Drug use over time is related to changes in brain function, but how to measure this? In this new Norwegian study, researchers have investigated how best to measure the ability to impulse control and planning houses for drug addicts.

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This appears in a new guest post from Thomas SolgÄrd Svendsen and is taken from his blog about drug research and addiction. Here you read the post:

This is the first summary from an article we have written from Stayerstudy at KORFOR. We will publish summaries of all the articles we publish in this study, so that everyone who is interested can read and understand what we are working on.

  • You can read the whole article here.



Addiction to one or a mixture of drugs over time has been shown to be related to changes in how the brain works, as it takes time to change. This is, among other things, about deciding on things in everyday life, and thinking about the consequences of what you do. 

This affects quality of life, the ability to be in work or education, and how it goes in treatment for drug addiction.

Diagnosis of brain functions is expensive and not very accessible in the treatment apparatus. Therefore, it would be wise if readily available and effective tools for mapping these important functions in the brain were used more.

In our study (Stayer study) there was a questionnaire called Brief - A, which proved to be the most effective tool for mapping the ability to control impulses, plan and think about the consequences of what you do in everyday life in people with drug addiction.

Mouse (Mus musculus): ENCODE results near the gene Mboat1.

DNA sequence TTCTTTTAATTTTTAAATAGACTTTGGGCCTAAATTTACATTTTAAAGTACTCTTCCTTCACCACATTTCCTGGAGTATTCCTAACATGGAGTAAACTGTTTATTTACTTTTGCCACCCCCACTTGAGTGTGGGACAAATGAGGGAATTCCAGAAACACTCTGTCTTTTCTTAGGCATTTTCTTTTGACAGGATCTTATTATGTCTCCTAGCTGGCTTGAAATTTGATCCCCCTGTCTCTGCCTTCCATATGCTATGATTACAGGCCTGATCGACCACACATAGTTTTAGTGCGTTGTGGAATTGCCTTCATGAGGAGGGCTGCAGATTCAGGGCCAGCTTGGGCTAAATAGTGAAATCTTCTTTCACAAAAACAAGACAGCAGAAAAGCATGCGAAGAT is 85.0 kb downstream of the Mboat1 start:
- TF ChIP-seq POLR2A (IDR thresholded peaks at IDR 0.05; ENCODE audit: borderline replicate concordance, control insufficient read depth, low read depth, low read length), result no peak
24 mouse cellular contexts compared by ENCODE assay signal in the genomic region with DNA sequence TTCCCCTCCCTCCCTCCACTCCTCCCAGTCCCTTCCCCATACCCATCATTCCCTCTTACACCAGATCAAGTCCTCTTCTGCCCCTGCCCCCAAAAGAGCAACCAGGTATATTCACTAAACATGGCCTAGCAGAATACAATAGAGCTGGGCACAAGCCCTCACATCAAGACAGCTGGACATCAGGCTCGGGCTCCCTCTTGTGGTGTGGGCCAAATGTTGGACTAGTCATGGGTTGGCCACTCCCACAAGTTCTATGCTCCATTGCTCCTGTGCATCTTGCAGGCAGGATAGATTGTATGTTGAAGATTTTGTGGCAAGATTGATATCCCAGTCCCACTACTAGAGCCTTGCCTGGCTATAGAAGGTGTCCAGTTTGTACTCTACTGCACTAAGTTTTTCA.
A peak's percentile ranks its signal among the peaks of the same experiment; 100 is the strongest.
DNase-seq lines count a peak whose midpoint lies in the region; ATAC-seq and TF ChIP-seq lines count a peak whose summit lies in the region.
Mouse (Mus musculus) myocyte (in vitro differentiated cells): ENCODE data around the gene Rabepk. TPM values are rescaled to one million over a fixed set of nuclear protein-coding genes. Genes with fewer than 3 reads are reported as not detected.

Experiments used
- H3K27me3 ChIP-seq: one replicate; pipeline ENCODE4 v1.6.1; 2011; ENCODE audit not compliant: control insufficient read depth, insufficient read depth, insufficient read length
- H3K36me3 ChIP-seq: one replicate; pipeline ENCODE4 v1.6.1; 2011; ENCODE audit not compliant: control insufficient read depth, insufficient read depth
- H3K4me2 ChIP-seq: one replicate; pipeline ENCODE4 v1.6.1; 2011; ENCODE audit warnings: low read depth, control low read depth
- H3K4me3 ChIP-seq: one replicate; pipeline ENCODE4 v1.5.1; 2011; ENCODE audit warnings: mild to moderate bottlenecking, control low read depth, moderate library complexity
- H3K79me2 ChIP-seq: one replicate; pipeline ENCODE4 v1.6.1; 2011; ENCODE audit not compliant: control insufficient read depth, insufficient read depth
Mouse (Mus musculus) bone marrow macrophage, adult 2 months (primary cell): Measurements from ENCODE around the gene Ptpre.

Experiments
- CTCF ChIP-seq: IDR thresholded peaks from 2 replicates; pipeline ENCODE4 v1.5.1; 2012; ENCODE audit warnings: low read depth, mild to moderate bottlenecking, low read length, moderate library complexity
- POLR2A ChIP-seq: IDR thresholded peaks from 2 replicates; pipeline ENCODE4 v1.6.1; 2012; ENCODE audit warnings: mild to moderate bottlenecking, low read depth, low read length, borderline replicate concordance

The participants

126 participants with drug addiction in the Stavanger area were mapped in relation to emotions, the ability to be able to decide things and to think about the consequences of what one does. 


  • Participants had to be drug-free for at least 2 weeks so that abstinence did not affect the tests too much. 
  • The 126 participants started on average and became addicted when they were 13 years old, and they had been addicted for an average of 15 years before joining the study. 
  • 65% of the participants had used syringes, and more than 60% of the participants had not been in treatment before, or tried once before. 
  • 70% of the participants were men, and the average age was 29 years.

We used tests called Brief-A, the Iowa Gambling Task, the Trailmaking Test and Stroop to map the features we write about here.



The questionnaire called Brief - A proved to be the most effective tool for mapping the ability to control one's own impulses, plan and think about the consequences of what one does in people with drug addiction.



Mapping the ability to control one's own impulses, plan and think about the consequences of what one does in people with drug addiction early in the treatment, is important because it can say something about how the person feels as soon as the treatment starts. 

Perhaps this can also contribute to not so many dropping out of treatment before they have completed it because it "boils" too much in the mind, as many describe it as. This can lead to people stopping treatment precisely because the functions we test in the study are not completely in place.

It may be that you feel unstable, that you are not able to think about the consequences of ending the treatment, and perhaps also that she or he starts rushing again.



A questionnaire such as Brief - A can be one of several effective tools for mapping how people feel when they start treatment, which can lead to more people completing their treatment and receiving help that is better suited to each individual person.

- From the blog Rusfeltet og avhengighet

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Written by

ove heradstveit

Ove Heradstveit

Psychologist, specialist in clinical community psychology. PhD.
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